There is a lot of conversation going around the blogging world about how, if at all, bloggers and online wine writers influence the wine world. Do we? Do we have an impact? Do we influence consumers? Do we just read each other’s blogs? Those are all valuable questions that spawned a lively debate at the Wine Bloggers Conference earlier this month. One of the key questions that came up was was how do we, and online writers of content, move beyond having an audience made up solely of other online writers. This naval gazing has been a sore point since the beginning of wine blogging, and while to a certain extent it is true, I think that that is a shortsighted view point. Yes, many wine bloggers read wine blogs. In fact, most wine bloggers read more wine blogs than the average consumer. That said, as wine bloggers are wine consumers, and typically a more educated wine consumer, where is the problem with this? One thing that is missing in the conversation about influence is that we, as bloggers, are wine consumer as well. In fact, we are primarily a picky crowd of wine consumers. So, if you audience is primary wine bloggers, you might actually be targeting the right crowd – typical wine bloggers have more disposable income and spend more of that on wine than most readers. The counter argument to this is that the wine world is not just consumers and readers of the blogs. The wine world is also producers, distributors, retailers, and the PR people that help them sell their products. So, how much influence does blogging have on this collective audience? Whether blogging as an individual or as a group (like Palate Press), how does the gestalt of wine blogging (online wine writing) impact the industry? Blogs, and other e-media are, by their very nature, unique. Blogs are a conversation starter, and the seed to a further discussion and further discovery by the reader. When you write a post, or read a post, it’s often just the jumping off point for a longer conversation that may or may not occur on the blog post itself. Case in point: most of the conversations that happen as a result of my posts are on Facebook and Twitter. Whether that is on my page on Facebook, in a group that I am a member of, or on twitter is somewhat immaterial. The very nature of social media means that the comment as a means of feedback is not necessarily the most accurate measurement of the social impact of that writer – and by extension that bloggers’s audience. Unfortunately, while comments appear to be on life support, they are an easy way of measuring value and interaction. Until social media monitoring tools can read cross platform transactions and measure tools like Pinterest, Facebook and Twitter, comments need to be taken with a grain of salt. Likewise, measuring tools like Alexa are misleading as they only measure direct traffic to your blog and do not include RSS feed readers and other social media interaction. E-media and social media specifically offers agility and speed, and the ability to […]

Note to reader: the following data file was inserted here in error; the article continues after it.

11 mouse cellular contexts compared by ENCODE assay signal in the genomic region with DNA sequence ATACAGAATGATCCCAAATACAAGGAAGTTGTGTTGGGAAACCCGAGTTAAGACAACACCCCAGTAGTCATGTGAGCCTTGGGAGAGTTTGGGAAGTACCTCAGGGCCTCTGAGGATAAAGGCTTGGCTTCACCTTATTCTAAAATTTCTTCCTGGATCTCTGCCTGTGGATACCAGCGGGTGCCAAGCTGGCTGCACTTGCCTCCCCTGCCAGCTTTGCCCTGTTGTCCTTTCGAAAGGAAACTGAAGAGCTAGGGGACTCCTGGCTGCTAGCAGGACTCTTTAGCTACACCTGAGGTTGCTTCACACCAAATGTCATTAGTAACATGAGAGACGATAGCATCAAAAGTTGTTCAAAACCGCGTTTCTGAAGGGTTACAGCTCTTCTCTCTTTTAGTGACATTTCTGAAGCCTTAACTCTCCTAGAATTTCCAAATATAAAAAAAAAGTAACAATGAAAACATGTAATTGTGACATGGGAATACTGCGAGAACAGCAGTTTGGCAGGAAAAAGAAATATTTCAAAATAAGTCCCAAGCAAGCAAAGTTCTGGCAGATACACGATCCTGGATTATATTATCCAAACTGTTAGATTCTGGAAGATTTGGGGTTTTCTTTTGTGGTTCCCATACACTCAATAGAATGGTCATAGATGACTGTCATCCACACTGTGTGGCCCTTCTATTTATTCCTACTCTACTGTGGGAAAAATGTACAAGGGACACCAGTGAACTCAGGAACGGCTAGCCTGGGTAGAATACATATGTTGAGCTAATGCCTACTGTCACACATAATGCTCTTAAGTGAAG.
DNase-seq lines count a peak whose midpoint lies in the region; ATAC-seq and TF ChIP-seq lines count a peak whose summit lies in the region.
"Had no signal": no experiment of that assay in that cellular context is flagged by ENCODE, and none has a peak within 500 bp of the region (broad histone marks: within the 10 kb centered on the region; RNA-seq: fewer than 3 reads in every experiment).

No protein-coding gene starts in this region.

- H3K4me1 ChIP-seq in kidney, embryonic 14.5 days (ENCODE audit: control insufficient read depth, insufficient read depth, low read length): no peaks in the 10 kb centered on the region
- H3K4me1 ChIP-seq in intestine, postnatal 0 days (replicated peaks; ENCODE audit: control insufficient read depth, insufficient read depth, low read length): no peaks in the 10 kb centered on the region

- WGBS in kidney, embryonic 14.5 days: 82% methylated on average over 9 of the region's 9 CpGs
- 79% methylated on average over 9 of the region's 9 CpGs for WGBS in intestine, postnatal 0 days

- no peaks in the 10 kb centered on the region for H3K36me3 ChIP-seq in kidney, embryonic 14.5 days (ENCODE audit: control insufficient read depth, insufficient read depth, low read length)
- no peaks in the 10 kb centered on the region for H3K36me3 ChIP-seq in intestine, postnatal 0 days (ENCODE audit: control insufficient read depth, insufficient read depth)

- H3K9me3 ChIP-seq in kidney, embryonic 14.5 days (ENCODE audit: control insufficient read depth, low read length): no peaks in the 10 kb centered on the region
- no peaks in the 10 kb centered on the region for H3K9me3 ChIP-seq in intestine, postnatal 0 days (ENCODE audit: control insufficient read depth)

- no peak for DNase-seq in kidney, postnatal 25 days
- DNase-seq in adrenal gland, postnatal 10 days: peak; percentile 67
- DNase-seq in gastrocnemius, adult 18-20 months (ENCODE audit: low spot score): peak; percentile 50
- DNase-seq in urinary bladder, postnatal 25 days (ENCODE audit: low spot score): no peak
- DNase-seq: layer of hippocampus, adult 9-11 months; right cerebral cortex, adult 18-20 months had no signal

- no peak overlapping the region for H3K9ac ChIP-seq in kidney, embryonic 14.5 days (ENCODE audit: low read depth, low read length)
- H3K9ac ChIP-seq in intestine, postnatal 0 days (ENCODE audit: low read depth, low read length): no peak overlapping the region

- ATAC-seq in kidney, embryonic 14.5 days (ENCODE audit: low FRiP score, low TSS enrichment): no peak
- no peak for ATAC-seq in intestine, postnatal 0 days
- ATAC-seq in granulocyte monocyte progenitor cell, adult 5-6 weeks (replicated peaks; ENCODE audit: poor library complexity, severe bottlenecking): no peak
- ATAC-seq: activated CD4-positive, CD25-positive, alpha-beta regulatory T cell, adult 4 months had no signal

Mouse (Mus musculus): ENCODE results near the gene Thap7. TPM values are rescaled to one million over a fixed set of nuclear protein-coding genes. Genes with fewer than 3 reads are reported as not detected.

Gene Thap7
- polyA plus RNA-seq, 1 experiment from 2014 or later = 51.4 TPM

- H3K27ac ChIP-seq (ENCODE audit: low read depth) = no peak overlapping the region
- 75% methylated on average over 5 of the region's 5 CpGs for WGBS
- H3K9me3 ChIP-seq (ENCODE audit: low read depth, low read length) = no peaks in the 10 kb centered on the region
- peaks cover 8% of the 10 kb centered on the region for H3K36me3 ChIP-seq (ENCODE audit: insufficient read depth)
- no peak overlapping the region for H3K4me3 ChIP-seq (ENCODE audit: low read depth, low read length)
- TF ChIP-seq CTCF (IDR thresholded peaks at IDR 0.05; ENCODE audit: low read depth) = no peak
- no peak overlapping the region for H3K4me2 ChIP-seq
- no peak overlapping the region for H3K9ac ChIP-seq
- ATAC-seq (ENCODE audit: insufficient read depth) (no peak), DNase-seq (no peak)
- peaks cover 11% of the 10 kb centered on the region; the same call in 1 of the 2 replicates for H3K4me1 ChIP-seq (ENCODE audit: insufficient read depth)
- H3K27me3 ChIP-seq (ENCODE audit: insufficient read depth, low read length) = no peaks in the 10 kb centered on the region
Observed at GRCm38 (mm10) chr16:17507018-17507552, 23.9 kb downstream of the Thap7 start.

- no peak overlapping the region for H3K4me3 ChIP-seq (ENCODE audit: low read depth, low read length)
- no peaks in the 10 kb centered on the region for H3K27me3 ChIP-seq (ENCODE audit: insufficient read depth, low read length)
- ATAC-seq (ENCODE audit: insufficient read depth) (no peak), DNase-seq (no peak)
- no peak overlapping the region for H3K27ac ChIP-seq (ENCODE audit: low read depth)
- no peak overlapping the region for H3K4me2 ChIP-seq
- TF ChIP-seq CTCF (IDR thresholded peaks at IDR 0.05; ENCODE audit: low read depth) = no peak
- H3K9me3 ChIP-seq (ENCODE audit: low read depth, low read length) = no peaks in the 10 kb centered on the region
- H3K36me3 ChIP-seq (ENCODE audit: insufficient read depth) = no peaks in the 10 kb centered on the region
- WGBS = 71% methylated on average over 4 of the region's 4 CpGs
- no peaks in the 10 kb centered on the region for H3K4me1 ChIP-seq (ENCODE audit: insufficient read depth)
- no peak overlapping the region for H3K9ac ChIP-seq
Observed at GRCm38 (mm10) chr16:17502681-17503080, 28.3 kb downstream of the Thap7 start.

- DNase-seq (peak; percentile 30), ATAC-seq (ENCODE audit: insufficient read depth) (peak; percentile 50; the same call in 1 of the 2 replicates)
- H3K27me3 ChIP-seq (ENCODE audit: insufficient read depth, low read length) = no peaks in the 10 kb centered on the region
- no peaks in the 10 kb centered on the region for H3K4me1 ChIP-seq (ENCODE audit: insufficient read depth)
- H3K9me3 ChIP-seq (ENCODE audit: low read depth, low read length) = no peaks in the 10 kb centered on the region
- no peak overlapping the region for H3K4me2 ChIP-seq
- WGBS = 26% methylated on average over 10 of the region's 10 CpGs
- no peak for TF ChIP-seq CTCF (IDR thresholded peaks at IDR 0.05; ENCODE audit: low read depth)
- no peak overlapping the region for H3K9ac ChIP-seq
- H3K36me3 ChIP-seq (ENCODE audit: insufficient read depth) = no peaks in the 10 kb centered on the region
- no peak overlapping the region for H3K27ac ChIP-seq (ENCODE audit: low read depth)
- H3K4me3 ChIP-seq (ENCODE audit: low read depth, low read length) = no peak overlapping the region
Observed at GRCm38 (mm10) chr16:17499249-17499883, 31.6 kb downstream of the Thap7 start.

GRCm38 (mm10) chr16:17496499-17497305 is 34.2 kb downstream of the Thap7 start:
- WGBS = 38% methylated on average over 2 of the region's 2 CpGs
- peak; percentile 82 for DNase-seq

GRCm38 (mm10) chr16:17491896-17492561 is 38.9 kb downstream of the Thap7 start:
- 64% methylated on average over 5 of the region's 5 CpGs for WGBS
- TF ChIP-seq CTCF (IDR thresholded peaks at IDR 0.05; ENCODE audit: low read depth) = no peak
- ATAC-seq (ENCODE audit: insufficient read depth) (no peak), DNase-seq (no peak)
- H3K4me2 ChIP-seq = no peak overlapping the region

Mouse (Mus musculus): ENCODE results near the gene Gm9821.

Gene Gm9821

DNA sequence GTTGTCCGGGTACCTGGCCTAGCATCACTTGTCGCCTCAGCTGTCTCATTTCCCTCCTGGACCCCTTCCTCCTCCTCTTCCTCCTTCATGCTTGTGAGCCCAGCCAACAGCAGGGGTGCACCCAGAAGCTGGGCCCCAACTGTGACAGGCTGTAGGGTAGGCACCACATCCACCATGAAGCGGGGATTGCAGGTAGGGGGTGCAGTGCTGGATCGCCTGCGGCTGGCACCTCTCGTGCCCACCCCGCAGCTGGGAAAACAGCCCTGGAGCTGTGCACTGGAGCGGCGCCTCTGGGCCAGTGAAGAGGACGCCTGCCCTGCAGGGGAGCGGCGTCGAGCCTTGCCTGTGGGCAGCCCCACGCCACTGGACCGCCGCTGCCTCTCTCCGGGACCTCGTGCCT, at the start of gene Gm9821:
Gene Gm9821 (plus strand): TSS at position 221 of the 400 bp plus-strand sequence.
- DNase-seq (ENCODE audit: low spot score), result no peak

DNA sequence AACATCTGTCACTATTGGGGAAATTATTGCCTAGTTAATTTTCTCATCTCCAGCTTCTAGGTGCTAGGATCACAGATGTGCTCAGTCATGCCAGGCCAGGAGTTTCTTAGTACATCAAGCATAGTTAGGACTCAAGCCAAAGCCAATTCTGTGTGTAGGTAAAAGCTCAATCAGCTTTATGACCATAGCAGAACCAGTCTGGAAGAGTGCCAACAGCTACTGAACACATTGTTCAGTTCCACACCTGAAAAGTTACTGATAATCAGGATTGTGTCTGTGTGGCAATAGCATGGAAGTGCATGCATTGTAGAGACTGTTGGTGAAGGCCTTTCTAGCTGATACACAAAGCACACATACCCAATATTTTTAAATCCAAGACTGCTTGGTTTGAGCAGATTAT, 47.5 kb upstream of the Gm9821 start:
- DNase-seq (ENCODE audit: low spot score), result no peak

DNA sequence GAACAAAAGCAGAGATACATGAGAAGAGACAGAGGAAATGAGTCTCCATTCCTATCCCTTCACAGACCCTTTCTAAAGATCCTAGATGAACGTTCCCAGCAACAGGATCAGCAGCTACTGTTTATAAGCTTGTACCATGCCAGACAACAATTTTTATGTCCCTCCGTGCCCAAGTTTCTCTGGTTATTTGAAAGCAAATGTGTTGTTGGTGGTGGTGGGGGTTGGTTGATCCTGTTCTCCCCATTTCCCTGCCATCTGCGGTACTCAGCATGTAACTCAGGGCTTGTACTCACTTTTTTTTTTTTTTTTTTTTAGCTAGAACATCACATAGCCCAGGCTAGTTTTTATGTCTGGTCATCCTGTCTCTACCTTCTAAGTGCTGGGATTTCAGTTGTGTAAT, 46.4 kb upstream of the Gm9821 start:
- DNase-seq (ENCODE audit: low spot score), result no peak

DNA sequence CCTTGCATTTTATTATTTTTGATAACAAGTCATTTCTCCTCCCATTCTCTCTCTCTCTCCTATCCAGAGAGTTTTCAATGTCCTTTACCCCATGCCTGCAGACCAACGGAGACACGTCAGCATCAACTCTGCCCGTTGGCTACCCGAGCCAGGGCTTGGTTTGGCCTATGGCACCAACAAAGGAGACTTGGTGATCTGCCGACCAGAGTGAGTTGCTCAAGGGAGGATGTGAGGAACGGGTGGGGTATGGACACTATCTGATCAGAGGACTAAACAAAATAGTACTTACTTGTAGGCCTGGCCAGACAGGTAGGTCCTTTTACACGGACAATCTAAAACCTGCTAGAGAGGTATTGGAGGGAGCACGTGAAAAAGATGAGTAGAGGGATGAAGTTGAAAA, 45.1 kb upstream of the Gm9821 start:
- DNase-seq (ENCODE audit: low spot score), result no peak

Wow! My recent post on the need for CRM in the wine world has really sparked some inspired conversation. This is an exciting time, as the more people are talking and thinking about CRM for the wine industry, the more educated they can become. Today, Silicon Valley Bank presented their annual State of the Wine Business webinar, which reinforced the need for an integrated CRM solution at even the smallest wine business; the ability to capture, track, manipulate, and analyze data is capital if you are trying to grow a business in this ultra-competitive market. And still, wrapping your heads around the concept of CRM as a communication methodology as well as a technology is a tricky proposition, and even as an experienced professional it is something that takes time and education to accomplish. As the wine industry is notoriously slow to adopt new tools & technologies, they continue to struggle. This however, appears to be the year of change. As markets become younger, and boomers begin to age out of the fine wine market, the GenXers are a huge market force ready to take their place. With the dot com mentality of the 34-49 year olds, we are better situated financially and more aware of the enabling technologies that can benefit the industry. One of the most important topics of conversation has been why smaller wineries should adopt a CRM philosophy (and therefore a tool), and how it can benefit them. In addition, the question of what tool to use is key. To help wade through the milieu, here are some of my thoughts on that. First, do you currently think in a CRM frame of mind? Keeping in mind that CRM is a mindset as well as a tool, do you understand the full picture of your customer data? Do you want to? There are several CRM solutions you can choose from. But before you even start thinking about what tool to use, you need to be prepared to shift your business practices and thinking in to a CRM frame of mind. CRM need not be a 500 pound gorilla on your back, nor is it a four letter word. The mere mention of the acronym can draw snark from even the most tech savvy people, and makes small to midsize wineries cringe with fear. Remember that CRM is a business practice and philosophy first and foremost, and enabling technology second. You may not be aware that your current solutions architecture (website, ecommerce, emarketing solution) may already have some inherent CRM functions within. Investigate your existing systems to see what you can leverage. The important thing is that you find a tool that allows you to view all aspects of your customer data in a single source and that you are not replicating databases across multiple systems. The impact of having siloed databases can wreak havoc, result in multiple versions of the same customer, mass emailing snafus and general grumpiness from both the customer and your employees who are wrangling the data. There are solutions for all budgets, from simple and low cost, to complex, customizable and […]